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Climate Mitigation: Military Innovation and Spillovers

On November 30, 2015, the world leaders will gather in Paris for annual the Conference of Parties (COP) to review the implementation of the UN Framework on Climate Change (UNFCC). There will be a multitude of NGOs, business leaders and politicians at this 12 day conference. However, there is one group that is usually overlooked when it comes to combating climate change—the world’s militaries. Throughout history, military technological innovations have led to huge leaps in human capability.

Something most people would view as mundane now, sanitary napkins, were developed in the trenches of WWI. They were developed for use as field bandages, because they were more absorbent, cheaper and more plentiful than traditional surgical cotton. Another technological innovation that became widely popular during WWI was the wristwatch. The popularity of the watch grew as timing in war became more important and manufacturers developed watches which kept both hands free in the heat of battle. These technological innovations would continue into WWII and would have an even greater impact on society.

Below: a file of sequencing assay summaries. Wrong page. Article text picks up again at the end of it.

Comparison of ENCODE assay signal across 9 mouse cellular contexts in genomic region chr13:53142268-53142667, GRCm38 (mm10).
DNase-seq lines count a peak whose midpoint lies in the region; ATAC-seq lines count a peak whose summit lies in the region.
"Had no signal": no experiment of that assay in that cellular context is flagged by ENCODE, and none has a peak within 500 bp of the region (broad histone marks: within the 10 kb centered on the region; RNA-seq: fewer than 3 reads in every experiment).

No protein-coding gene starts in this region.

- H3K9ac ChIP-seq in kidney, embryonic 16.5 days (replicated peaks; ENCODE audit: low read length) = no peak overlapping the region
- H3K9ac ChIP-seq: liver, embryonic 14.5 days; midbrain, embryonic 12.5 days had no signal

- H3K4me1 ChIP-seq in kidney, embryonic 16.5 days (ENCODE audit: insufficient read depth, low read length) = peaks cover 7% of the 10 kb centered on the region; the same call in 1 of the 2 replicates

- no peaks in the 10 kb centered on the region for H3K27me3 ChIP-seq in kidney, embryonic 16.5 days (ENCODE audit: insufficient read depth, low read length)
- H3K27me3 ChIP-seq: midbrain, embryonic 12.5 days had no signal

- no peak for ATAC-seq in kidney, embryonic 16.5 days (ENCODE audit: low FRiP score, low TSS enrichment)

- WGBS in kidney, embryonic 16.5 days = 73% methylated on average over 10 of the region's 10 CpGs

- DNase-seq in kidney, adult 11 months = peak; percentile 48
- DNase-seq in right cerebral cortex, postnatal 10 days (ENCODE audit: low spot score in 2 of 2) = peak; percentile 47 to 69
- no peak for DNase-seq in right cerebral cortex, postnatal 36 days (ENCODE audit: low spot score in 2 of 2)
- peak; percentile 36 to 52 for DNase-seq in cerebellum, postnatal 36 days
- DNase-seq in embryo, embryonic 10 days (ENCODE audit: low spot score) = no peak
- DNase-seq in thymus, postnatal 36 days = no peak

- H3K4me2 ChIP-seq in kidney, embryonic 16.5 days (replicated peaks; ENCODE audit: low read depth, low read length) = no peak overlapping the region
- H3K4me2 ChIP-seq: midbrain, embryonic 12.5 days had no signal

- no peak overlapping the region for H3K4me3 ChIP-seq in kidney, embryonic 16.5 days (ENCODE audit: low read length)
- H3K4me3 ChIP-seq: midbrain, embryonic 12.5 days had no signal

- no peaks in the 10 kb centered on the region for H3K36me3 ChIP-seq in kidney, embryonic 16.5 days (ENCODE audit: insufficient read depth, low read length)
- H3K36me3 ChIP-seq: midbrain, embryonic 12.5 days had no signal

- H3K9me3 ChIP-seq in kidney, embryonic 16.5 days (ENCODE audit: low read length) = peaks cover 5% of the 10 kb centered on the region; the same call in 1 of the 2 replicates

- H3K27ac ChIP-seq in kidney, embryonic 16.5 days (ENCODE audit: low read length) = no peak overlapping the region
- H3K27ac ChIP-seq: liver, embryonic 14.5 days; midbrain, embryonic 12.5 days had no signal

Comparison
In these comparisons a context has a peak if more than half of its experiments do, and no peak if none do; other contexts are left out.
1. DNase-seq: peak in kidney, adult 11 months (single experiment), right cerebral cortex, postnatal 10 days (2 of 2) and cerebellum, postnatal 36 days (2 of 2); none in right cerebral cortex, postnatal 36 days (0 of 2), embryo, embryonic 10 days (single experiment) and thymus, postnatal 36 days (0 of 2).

Similarly, the Second World War led to such inventions as penicillin, radar and the microwave. Penicillin alone has saved millions of lives and is still one of the most effective antibiotics humanity possesses. The drug is credited with saving 12 to 15 percent of the Allied wounded in WWII. The technological advancement associated with military missions continues to this day and has major implication for humanity’s ability to adapt to a changing climate.

The military has spearheaded technological change in the past and this key industry should not be ignored at the COP talks. For one the US military alone is one of the single largest users of petroleum in the world. The US Department of Defense consumed about 117 million barrels of oil in 2011. Their contributions to global Greenhouse Gas (GHG) emissions should secure them a position at the negotiation table alone. Military establishments are also developing new green technology, which could be an asset in the UNFCC implementation.

The US military’s recent involvement in Afghanistan and Iraq has led to small but promising technological innovations. For example, the Navy recently announced that SEALs will use solar technology to power up equipment and purify water while on the move, and even refrigerate medical supplies. The potential of having mobile sources of solar power could have wider applications in society and help mitigate the effects of climate change.

Another important innovation is the development of small modular nuclear reactors (SMRs). These devices would be used to generate electricity quickly at military bases in remote and desolate locations. These SMRs are still in the early stages of commercial application, but greater military application could help off-set some of the Research and Development costs.